• Rabid suspicion has nothing in it of skepticism. The suspicious mind believes more than it doubts. It believes in a formidable and ineradicable evil lurking in every person.
    • Section 184
  • With some people solitariness is an escape not from others but from themselves. For they see in the eyes of others only a reflection of themselves.
    • Section 211
  • To know a person's religion we need not listen to his profession of faith but must find his brand of intolerance.
    • Section 215
  • Add a few drops of venom to a half truth and you have an absolute truth.
    • Section 216
  • To spell out the obvious is often to call it in question.
    • Section 220
  • You can discover what your enemy fears most by observing the means he uses to frighten you.
    • Section 222
  • Take away hatred from some people, and you have men without faith.
    • Section 225
  • The fear of becoming a "has been" keeps some people from becoming anything.
  • We usually see only the things we are looking for — so much so that we sometimes see them where they are not.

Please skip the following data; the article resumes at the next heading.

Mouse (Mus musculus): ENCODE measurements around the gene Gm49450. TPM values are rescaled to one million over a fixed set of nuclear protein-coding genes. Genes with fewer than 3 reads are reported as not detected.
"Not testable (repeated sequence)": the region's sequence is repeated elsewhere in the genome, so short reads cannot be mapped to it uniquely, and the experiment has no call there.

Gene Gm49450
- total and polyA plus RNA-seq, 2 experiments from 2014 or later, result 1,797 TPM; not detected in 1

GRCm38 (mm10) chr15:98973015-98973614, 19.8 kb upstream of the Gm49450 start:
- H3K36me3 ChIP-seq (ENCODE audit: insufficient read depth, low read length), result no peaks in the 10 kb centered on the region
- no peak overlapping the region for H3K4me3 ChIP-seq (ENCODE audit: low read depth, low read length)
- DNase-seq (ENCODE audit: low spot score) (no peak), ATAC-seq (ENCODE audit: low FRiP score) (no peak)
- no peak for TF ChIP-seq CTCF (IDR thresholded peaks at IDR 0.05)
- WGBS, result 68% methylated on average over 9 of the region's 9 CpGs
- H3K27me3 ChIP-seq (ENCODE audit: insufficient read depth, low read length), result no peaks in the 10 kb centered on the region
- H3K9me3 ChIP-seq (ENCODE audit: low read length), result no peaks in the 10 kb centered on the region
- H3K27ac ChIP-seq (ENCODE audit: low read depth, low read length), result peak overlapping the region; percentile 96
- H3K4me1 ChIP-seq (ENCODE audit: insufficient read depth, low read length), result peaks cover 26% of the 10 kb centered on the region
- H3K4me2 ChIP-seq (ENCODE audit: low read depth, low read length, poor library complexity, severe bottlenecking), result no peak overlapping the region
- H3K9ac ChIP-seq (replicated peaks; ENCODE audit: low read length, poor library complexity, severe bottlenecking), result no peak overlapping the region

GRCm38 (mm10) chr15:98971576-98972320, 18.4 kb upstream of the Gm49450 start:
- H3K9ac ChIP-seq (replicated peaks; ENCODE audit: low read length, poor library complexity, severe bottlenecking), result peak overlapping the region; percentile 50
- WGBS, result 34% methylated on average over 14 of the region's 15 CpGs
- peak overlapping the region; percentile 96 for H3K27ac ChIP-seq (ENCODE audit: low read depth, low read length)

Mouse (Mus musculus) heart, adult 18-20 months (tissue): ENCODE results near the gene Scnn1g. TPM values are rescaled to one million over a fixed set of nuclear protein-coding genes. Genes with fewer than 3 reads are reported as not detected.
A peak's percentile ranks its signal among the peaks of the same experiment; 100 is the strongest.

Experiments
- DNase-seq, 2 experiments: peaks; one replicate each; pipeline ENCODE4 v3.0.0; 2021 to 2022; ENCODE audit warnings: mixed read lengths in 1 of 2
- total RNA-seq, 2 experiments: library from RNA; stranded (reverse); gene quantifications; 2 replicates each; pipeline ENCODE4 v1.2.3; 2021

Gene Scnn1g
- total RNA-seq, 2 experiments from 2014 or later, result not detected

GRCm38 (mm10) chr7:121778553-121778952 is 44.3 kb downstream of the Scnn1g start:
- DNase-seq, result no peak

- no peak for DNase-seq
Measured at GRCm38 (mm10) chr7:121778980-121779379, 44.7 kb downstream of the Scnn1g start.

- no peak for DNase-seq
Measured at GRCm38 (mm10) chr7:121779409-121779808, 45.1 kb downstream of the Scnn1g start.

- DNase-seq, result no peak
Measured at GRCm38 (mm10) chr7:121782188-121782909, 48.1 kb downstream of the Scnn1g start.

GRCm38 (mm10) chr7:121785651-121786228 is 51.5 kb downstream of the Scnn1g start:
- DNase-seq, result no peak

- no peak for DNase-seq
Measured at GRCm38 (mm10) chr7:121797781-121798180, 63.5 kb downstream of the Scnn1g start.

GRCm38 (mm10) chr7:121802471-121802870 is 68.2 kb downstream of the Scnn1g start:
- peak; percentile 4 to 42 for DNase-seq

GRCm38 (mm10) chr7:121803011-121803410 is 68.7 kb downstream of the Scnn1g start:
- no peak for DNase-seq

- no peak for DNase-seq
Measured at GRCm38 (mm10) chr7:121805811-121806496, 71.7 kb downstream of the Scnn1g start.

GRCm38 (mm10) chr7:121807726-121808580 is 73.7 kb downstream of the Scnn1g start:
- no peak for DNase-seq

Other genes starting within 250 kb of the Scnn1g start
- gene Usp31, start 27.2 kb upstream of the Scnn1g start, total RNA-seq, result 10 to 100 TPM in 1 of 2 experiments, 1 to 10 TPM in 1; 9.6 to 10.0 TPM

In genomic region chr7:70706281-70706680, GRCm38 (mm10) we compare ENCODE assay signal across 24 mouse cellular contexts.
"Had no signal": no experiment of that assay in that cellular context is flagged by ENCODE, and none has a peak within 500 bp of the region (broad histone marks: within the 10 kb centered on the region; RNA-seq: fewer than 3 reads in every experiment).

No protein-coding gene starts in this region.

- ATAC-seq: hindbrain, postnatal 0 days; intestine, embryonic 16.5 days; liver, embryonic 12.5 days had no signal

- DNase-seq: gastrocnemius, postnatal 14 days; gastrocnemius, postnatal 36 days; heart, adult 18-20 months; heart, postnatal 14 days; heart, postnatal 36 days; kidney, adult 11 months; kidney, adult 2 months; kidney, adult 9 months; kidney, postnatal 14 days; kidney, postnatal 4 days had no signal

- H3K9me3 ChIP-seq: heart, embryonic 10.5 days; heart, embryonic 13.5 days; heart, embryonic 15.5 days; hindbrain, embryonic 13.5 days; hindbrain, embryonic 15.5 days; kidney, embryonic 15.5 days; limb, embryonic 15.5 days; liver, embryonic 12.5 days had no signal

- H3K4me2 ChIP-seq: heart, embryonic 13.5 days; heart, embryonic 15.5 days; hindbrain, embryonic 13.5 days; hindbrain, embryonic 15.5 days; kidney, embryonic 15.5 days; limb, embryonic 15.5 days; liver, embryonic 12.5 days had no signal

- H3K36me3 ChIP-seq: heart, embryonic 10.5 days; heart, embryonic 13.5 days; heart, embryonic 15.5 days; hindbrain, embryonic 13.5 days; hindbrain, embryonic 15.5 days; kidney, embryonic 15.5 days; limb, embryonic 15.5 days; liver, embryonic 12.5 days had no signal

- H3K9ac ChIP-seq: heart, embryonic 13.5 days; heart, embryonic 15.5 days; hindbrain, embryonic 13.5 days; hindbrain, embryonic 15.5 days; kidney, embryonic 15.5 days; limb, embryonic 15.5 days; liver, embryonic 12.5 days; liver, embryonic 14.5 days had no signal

• Section 237
  • The search for happiness is one of the chief sources of unhappiness.

Not yet placed by section (These have been cited as being from The Passionate State of Mind but without sectional citations):

  • A preoccupation with the future not only prevents us from seeing the present as it is but often prompts us to rearrange the past. (1954), p. 75
  • The real persuaders are our appetites, our fears and above all our vanity. The skillful propagandist stirs and coaches these internal persuaders.
  • The basic test of freedom is perhaps less in what we are free to do than in what we are free not to do.
    A ruling intelligentsia, whether in Europe, Asia or Africa, treats the masses as raw material to be experimented on, processed, and wasted at will.
  • Vehemence is the expression of a blind effort to support and uphold something that can never stand on its own... Whether it our own meaningless self we are upholding, or some doctrine devoid of evidence, we can do it only in a frenzy of faith.
  • There is a powerful craving in most of us to see ourselves as instruments in the hands of others and thus free ourselves from the responsibility for acts which are prompted by our own questionable inclinations and impulses.